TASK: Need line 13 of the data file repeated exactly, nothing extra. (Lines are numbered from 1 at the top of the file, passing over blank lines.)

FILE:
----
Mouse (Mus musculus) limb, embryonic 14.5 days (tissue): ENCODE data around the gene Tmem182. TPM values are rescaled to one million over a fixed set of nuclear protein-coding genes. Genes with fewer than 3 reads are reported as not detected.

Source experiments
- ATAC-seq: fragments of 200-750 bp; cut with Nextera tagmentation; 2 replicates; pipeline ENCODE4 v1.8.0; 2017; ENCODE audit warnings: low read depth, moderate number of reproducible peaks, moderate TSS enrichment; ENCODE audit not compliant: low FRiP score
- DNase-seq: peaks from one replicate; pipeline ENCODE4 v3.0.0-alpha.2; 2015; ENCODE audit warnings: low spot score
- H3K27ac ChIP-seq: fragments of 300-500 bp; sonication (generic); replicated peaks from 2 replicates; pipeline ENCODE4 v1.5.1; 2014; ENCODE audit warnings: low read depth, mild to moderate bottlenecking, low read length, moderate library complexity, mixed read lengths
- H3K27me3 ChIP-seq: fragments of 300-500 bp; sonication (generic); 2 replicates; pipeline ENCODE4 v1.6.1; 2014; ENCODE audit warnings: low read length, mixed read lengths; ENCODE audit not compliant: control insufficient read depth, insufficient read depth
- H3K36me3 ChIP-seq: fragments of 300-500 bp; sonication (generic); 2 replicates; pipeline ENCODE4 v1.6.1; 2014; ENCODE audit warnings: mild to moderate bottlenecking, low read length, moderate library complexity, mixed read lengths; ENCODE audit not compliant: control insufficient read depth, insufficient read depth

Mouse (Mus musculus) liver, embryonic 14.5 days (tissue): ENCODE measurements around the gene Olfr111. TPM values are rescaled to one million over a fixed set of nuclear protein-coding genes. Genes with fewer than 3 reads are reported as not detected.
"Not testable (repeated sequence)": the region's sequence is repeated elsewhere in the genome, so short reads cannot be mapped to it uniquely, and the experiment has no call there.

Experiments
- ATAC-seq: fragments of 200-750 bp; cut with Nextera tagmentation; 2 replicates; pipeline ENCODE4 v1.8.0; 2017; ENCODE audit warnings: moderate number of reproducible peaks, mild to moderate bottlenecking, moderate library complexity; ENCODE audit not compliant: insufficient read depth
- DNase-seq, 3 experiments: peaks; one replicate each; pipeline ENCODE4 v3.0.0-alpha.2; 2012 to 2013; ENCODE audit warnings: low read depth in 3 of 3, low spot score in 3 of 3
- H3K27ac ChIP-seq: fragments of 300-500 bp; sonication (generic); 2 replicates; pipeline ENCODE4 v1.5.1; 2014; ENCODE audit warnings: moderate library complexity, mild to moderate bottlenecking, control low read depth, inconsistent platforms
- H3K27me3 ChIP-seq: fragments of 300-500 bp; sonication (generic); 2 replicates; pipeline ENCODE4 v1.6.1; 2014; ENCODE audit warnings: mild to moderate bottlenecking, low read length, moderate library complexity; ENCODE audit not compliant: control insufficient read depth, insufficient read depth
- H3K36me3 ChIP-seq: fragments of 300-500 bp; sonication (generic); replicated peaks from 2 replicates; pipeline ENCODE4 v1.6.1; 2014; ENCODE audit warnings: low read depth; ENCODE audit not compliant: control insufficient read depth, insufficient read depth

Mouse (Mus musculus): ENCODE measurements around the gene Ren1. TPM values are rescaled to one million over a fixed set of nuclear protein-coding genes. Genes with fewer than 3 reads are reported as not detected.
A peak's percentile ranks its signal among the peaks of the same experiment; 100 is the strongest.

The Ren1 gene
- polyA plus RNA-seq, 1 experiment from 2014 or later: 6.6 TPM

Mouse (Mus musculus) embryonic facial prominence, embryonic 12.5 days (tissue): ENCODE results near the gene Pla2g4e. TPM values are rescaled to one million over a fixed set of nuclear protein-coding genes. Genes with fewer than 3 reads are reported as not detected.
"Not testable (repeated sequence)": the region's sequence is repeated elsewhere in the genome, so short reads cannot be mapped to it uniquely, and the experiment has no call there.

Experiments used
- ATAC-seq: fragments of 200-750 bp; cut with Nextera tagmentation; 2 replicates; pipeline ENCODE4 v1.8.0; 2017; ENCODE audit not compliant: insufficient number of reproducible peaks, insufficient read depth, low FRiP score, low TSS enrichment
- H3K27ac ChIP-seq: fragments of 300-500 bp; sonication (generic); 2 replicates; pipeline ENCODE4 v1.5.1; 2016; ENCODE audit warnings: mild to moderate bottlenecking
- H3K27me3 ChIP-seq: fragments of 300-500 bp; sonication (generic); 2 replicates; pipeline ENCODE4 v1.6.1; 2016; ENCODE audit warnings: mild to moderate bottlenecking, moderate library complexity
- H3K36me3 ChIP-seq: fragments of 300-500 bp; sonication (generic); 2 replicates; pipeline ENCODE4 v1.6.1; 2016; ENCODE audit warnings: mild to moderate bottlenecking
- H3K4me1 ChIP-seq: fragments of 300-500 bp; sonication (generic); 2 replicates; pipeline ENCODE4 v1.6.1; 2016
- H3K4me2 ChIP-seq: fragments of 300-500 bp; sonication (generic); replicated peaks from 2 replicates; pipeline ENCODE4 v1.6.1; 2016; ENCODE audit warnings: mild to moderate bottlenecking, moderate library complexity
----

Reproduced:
- H3K27ac ChIP-seq: fragments of 300-500 bp; sonication (generic); 2 replicates; pipeline ENCODE4 v1.5.1; 2014; ENCODE audit warnings: moderate library complexity, mild to moderate bottlenecking, control low read depth, inconsistent platforms